Information Possibly Outdated
The information presented on this page was originally released on June 22, 2007. It may not be outdated, but please search our site for more current information. If you plan to quote or reference this information in a publication, please check with the Extension specialist or author before proceeding.
Catfish production having a good year
By Robert H. Wells
Delta Research and Extension Center
STONEVILLE -- Catfish production is off to a good start in Mississippi in 2007 after a successful spawning season and warm weather that is promoting regular feeding.
“For the year overall, we are up on feed sales and feed to our fish,” said Jimmy Avery, Mississippi State University Extension aquaculture specialist based at the Delta Research and Extension Center National Warmwater Aquaculture Center in Stoneville.
“We were able to feed a lot of fish in March until cold weather in April slowed feeding significantly,” Avery said. “But May warmed up, and we're on track to another good feeding year.”
Avery said catfish that are fed consistently grow rapidly to processing size.
“Fish are still in short supply,” Avery said. “Our processors have been processing less fish because the supply has not been there. This has kept fish prices in the neighborhood of about 84 to 85 cents per pound. It's important that the price of catfish stay high because we have been dealing with increased feed and fuel costs.”
Catfish feed costs are up nearly $30 per ton more in 2007 than in 2006 due to market trends and the demand for corn, a primary ingredient in catfish feed.
Catfish fingerling production has been vigorous, said Jim Steeby, Extension aquaculture specialist based in Belzoni.
“We had an excellent spawning season last year, and it looks like our survival to this year was very good,” Steeby said. “We've gone from a shortage of 4- to 6-inch fingerlings in 2006 to an abundance of fingerlings in 2007.”
Steeby said many hatcheries closed at least two weeks early in 2007 due to carryover of the previous year's fingerling crop, last year's good spawning season and limited pond space this year. “The demand for fingerlings has been met,” Steeby said.
The Belzoni-based specialist said some east Mississippi and west Alabama producers did not buy catfish fingerlings this year because of the drought.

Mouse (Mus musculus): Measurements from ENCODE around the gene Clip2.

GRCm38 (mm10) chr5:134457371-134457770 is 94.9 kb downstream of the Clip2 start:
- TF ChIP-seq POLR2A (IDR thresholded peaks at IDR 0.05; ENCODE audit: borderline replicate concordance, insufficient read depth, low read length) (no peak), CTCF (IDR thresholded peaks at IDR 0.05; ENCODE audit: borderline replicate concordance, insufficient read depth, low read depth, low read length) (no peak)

“I suspect if they had adequate water supply or a good rainfall, we might be seeing a little more restocking going on over there,” Steeby said.
Mississippi produces about 70 percent of the industry's catfish fingerlings, making it the largest fingerling supplier in the country.
Imports of channel catfish, basa and similar fish have increased dramatically over the last six years with March 2007 seeing a 97 percent increase in foreign catfish imports over March 2006, according to recent U.S. Census Bureau data.
Avery said the challenge to the consumer is knowing the source of their seafood product.
“The consumer rightfully expects the product to be safe and nutritious,” Avery said. “Some of these imported fish have been found to contain banned substances, primarily antibiotics. So it's not only a food safety issue, but it's also a fair trade issue.”
Avery said imports also threaten the price of U.S. farm-raised catfish.
“Our supply has been pretty tight, so imports haven't really started impacting our fish price yet,” Avery said. “But as we ease that tight supply, we're afraid we're going to see some price pressure from these foreign supplies.”
Mississippi leads the nation with about 94,000 water surface acres in production in 2007, according to U.S. Department of Agriculture statistics.
Catfish production added nearly $273 million to Mississippi's economy in 2006.
Producers harvest catfish throughout the year, with production occurring in the warm months from April to October.